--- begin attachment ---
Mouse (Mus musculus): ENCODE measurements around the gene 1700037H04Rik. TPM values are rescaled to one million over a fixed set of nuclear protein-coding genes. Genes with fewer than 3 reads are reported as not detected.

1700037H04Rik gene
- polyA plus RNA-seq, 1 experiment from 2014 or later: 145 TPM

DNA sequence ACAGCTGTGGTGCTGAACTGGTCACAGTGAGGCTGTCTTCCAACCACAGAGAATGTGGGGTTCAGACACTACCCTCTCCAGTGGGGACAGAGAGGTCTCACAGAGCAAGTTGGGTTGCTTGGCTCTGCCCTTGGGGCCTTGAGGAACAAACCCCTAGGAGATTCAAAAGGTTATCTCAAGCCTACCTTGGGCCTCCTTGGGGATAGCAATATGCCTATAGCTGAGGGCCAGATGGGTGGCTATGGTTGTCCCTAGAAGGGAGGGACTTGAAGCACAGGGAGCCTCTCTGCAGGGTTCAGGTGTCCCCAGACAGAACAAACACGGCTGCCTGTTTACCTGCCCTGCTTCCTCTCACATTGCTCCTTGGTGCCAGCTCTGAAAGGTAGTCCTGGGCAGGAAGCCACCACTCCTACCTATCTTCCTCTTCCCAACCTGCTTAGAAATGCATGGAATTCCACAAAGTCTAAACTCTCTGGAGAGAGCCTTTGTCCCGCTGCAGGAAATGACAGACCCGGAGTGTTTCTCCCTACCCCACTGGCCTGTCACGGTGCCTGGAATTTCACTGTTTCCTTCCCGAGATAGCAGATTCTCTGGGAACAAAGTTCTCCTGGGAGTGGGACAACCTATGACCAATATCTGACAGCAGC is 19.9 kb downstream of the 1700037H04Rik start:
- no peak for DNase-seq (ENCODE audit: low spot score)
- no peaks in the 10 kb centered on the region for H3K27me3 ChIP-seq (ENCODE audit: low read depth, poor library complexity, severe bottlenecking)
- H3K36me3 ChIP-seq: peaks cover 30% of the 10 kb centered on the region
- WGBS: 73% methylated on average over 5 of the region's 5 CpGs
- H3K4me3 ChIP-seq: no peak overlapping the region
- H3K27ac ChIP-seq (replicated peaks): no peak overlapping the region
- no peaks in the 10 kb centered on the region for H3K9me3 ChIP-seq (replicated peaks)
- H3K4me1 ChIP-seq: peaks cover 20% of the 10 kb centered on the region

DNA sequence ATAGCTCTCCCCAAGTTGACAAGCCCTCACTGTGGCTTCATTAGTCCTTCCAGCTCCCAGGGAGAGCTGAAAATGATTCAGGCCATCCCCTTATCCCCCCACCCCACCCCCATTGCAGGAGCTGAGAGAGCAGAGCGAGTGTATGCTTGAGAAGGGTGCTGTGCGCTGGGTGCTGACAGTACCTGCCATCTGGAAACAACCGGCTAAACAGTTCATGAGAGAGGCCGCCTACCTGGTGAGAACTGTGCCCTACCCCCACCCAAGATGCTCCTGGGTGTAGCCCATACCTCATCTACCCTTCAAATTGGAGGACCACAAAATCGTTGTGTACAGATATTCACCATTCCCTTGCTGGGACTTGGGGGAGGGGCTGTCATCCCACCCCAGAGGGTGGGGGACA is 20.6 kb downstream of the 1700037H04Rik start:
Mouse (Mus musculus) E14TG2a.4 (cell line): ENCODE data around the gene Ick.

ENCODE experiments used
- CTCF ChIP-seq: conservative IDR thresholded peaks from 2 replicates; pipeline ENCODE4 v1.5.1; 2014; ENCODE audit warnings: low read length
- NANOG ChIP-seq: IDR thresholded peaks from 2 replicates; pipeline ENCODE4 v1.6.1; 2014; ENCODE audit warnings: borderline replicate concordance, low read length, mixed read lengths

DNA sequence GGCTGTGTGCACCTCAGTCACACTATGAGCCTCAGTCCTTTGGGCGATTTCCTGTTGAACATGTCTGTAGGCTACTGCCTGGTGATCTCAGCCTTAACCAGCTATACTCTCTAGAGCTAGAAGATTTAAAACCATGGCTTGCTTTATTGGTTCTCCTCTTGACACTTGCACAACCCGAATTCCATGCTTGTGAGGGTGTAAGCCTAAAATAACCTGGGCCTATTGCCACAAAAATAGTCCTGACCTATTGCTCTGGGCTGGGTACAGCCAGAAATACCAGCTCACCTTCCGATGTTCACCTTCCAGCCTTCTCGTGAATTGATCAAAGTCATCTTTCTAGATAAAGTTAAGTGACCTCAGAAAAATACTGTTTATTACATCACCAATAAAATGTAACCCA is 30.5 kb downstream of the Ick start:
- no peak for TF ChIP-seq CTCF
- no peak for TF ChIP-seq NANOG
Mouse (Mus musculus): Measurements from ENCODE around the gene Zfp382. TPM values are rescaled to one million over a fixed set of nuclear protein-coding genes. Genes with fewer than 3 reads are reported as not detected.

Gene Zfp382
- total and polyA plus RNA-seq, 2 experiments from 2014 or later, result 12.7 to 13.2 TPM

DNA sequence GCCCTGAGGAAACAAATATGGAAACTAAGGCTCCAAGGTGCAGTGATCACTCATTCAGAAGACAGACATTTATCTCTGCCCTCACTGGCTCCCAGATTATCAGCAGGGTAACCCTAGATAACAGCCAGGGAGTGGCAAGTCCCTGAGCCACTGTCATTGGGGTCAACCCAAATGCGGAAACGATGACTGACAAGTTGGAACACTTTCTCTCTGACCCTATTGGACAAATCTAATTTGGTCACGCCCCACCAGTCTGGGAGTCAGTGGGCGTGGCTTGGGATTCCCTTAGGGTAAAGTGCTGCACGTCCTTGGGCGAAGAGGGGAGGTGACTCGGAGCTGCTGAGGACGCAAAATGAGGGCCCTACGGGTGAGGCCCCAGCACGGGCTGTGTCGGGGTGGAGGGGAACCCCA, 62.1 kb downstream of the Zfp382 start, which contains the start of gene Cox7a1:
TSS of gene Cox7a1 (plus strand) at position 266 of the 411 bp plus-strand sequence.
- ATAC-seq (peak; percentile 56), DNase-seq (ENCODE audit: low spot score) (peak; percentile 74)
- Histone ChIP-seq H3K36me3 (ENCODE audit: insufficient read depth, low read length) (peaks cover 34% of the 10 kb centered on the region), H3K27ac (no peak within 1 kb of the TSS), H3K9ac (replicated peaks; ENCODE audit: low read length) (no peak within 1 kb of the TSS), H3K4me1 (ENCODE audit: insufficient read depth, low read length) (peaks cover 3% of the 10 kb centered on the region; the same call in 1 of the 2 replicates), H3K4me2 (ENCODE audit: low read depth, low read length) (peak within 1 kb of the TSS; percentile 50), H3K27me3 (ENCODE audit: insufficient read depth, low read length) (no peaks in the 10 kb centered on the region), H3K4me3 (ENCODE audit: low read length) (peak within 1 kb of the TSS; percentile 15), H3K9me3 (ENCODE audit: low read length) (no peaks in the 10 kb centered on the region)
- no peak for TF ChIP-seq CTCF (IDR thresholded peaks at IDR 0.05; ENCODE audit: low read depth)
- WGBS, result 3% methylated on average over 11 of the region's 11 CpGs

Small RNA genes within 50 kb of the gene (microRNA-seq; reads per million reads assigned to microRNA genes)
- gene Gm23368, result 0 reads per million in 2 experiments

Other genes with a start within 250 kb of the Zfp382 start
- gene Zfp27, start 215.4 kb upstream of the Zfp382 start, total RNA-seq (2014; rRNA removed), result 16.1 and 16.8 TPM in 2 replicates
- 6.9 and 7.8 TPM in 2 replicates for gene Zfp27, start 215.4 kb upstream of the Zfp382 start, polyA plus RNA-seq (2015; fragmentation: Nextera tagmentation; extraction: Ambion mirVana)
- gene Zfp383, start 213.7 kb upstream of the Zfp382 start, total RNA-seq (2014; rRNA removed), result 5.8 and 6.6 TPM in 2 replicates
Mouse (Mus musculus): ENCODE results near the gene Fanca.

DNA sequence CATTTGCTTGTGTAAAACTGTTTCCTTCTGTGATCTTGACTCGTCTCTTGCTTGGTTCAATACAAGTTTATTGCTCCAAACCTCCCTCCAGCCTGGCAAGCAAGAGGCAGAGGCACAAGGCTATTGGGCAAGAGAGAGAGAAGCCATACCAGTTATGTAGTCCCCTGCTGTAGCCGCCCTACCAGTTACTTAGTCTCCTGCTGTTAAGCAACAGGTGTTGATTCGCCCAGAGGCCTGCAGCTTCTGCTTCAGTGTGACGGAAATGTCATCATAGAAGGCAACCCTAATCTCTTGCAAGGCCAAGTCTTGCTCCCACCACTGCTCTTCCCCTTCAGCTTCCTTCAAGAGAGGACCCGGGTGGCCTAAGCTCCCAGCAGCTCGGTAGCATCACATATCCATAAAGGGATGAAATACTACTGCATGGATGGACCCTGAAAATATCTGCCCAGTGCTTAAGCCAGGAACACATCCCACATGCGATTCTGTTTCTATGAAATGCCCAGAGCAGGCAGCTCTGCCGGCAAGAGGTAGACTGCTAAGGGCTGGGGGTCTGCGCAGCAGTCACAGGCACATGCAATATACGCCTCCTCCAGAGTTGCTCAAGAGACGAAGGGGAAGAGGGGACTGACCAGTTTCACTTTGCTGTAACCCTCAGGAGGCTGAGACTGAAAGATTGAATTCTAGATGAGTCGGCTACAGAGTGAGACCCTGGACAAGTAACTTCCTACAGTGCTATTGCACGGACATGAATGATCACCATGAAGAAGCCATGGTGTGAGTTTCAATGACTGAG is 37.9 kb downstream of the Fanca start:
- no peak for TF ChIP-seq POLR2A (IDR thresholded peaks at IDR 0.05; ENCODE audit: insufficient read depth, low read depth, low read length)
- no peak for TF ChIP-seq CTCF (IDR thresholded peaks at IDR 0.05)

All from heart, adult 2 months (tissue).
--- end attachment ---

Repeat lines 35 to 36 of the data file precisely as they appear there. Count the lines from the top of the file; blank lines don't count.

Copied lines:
- gene Zfp383, start 213.7 kb upstream of the Zfp382 start, total RNA-seq (2014; rRNA removed), result 5.8 and 6.6 TPM in 2 replicates
Mouse (Mus musculus): ENCODE results near the gene Fanca.